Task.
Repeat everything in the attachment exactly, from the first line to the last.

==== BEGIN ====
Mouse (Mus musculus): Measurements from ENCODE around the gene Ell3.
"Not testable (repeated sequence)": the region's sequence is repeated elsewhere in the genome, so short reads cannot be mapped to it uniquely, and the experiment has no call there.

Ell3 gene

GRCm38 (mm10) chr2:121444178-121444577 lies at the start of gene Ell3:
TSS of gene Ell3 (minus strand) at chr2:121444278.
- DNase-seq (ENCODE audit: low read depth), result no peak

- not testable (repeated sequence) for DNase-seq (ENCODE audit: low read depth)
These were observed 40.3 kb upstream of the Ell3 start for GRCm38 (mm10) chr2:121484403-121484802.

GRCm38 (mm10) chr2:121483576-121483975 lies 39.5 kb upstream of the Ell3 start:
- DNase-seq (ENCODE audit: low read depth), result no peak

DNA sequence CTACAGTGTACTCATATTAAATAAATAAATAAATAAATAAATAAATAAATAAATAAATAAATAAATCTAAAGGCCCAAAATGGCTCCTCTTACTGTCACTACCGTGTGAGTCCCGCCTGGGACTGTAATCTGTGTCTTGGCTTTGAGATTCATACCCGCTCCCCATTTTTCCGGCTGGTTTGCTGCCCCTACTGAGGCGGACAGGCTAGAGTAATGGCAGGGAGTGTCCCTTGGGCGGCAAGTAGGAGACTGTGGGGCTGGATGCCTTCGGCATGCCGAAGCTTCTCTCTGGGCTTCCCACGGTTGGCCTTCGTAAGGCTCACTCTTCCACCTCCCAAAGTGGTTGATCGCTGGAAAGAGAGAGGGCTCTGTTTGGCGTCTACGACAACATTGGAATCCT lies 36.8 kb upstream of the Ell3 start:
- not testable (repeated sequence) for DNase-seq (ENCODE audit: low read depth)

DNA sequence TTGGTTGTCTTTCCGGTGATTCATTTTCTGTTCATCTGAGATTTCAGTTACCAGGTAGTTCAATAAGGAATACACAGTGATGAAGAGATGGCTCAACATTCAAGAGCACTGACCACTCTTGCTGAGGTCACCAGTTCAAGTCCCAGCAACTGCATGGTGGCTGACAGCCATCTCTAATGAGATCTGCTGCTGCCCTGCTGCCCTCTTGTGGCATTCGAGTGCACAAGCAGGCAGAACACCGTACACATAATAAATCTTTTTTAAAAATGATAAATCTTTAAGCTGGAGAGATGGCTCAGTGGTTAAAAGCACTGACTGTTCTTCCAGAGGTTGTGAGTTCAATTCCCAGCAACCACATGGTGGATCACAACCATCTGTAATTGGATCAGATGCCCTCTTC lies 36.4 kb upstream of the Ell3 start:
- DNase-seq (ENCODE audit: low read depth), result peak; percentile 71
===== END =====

Mouse (Mus musculus): Measurements from ENCODE around the gene Ell3.
"Not testable (repeated sequence)": the region's sequence is repeated elsewhere in the genome, so short reads cannot be mapped to it uniquely, and the experiment has no call there.

Ell3 gene

GRCm38 (mm10) chr2:121444178-121444577 lies at the start of gene Ell3:
TSS of gene Ell3 (minus strand) at chr2:121444278.
- DNase-seq (ENCODE audit: low read depth), result no peak

- not testable (repeated sequence) for DNase-seq (ENCODE audit: low read depth)
These were observed 40.3 kb upstream of the Ell3 start for GRCm38 (mm10) chr2:121484403-121484802.

GRCm38 (mm10) chr2:121483576-121483975 lies 39.5 kb upstream of the Ell3 start:
- DNase-seq (ENCODE audit: low read depth), result no peak

DNA sequence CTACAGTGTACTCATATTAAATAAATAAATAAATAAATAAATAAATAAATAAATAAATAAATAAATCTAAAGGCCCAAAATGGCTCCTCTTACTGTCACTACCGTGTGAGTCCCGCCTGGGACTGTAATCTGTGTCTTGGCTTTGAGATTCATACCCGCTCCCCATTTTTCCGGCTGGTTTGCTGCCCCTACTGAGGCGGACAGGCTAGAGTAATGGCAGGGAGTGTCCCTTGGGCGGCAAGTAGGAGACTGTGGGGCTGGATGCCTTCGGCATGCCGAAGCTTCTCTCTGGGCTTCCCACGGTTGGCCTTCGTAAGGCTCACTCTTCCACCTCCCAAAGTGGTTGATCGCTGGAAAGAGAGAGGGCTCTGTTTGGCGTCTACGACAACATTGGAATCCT lies 36.8 kb upstream of the Ell3 start:
- not testable (repeated sequence) for DNase-seq (ENCODE audit: low read depth)

DNA sequence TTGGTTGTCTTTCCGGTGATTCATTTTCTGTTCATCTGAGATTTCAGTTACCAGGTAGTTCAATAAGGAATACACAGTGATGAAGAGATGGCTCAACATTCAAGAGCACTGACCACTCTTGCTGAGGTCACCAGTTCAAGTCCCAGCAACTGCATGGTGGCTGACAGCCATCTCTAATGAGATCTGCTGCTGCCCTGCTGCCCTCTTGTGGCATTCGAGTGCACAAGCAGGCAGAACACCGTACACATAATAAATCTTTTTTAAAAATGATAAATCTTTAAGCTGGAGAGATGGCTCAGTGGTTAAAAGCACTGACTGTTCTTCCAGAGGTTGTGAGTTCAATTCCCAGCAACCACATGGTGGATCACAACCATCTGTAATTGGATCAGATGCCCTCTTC lies 36.4 kb upstream of the Ell3 start:
- DNase-seq (ENCODE audit: low read depth), result peak; percentile 71